This three-disc retrospective takes listeners on a journey through the bands catalog as it progressed from progressive darlings, with Peter Gabriel in the lead role, to a pop hit-making machine with one-time drummer Phil Collins out front. And the hits are all here, from Mama to Illegal Alien to Tonight Tonight Tonight. As well, there are selected Gabriel-era tunes such as Cinema Show, Suppers Ready, even The Knife from 1971. As hits collections go, its got most everything, though extremely conspicuous by their absence are Eleventh Earl of Mar, the lead track from Wind and Wuthering, and especially Watcher of the Skies. That tune, with its ponderous mellotron and Collinss Morse code rhythms on cymbals, was in many ways the definitive track from the bands early years, and as such it certainly should have been included here.
Jesse Cook The Ultimate Jesse Cook (Narada)
Flamenco? Jazz? Worldbeat? Classical? New Age? Guitarist supreme Jesse Cook hits them all, and probably a few other genres, on this two-disc collection. Cook starts off with the rollicking Mario Takes A Walk, his fingers flying over the fretboard. The same is true on the following Air. He obviously can sizzle, but hes sensitive too. Case in point: Breathing Below Surface, where he extracts maximum voltage from an unusually restrained approach. He gets exotic on Baghdad and Surrender. And thats only half of the first disc of this two-CD set. All of his six Narada albums are worth owning, but those who would like to familiarize themselves with his breathtaking acoustic excursions will enjoy this 26-song retrospective, which includes cuts from every album.
Hiromi Spiral (Telarc)
Japanese-born and America-educated pianist Hiromi may lead what looks like a traditional jazz trio, but dont be fooled. Though much of her music draws from the likes of Oscar Peterson and Ahmad Jamal, her use of synthesizers and her style takes her to places far beyond. Rather than the traditional route of taking solos from melodies, this music swirls and zips from end to end. And if the music on Spiral doesnt make that clear, theres the accompanying DVD, which shows Hiromi attacking a synthesizer placed atop her grand piano. Her rhythm section gets in on the act too, supporting her and also going out on their own. Bassist Tony Grey makes the opening title track as much his own as it is Hiromis. His rapid-fire staccato solo is impossibly fast and precise, giving way to Hiromis gentle solo. She gets her licks in too, of course, as on Reverse, yet she never loses her sense of swing.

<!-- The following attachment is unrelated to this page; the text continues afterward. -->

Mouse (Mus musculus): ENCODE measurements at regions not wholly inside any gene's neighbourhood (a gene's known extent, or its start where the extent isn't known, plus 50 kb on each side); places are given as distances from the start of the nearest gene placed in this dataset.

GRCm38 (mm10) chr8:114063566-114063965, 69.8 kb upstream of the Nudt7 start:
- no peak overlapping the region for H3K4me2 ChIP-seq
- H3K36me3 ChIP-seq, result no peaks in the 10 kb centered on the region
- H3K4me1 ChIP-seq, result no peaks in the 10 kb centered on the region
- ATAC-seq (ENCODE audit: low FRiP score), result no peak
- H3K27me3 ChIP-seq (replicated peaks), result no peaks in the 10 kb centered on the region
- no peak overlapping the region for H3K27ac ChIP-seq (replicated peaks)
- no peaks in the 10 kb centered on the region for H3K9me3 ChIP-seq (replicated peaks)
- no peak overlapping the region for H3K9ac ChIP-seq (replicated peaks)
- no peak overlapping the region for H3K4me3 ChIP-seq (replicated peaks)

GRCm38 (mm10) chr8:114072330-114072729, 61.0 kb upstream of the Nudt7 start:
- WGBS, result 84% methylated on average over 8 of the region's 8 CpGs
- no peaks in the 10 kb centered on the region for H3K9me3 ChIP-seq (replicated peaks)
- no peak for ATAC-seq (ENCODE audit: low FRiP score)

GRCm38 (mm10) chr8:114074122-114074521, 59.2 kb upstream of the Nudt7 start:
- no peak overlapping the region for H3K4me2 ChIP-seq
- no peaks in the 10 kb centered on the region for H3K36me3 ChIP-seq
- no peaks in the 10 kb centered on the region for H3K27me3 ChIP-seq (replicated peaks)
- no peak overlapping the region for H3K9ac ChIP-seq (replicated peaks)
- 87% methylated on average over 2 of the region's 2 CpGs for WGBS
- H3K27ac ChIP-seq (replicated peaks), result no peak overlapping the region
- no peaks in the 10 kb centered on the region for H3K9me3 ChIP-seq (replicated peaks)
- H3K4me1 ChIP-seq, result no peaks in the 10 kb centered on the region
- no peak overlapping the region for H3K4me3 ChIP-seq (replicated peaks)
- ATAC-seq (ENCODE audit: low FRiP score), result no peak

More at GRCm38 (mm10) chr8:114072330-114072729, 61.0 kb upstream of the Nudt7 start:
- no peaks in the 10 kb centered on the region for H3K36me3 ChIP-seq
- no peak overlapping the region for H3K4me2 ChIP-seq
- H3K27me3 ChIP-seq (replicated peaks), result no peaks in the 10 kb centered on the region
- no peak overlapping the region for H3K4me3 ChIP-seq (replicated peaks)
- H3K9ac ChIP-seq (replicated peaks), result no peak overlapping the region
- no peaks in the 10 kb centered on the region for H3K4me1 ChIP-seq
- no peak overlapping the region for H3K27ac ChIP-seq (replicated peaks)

Swing Out Sister Live (Shanachie)
And you thought the 80s were over. Yet Swing Out Sister still fills the airwaves, particularly the smooth jazz stations, though Corrine Drewery and Andy Connell are firmly anchored in the British pop tradition. This live set was originally on their private label and sold on their club tour last summer, but it really bears little resemblance to that band. Keyboardist and co-leader Connell was absent from those shows, but at least the band had a horn section. Given the importance of trumpets and sax on hits like Am I The Same Girl? and Breakout, the hornless versions on this CD are interesting if not immediately embraceable. Covers of La La Means I Love You and Stoned Soul Picnic are engaging, and classic SOS tracks like Forever Blue, Am I The Same Girl and Twilight World benefit from the new arrangements.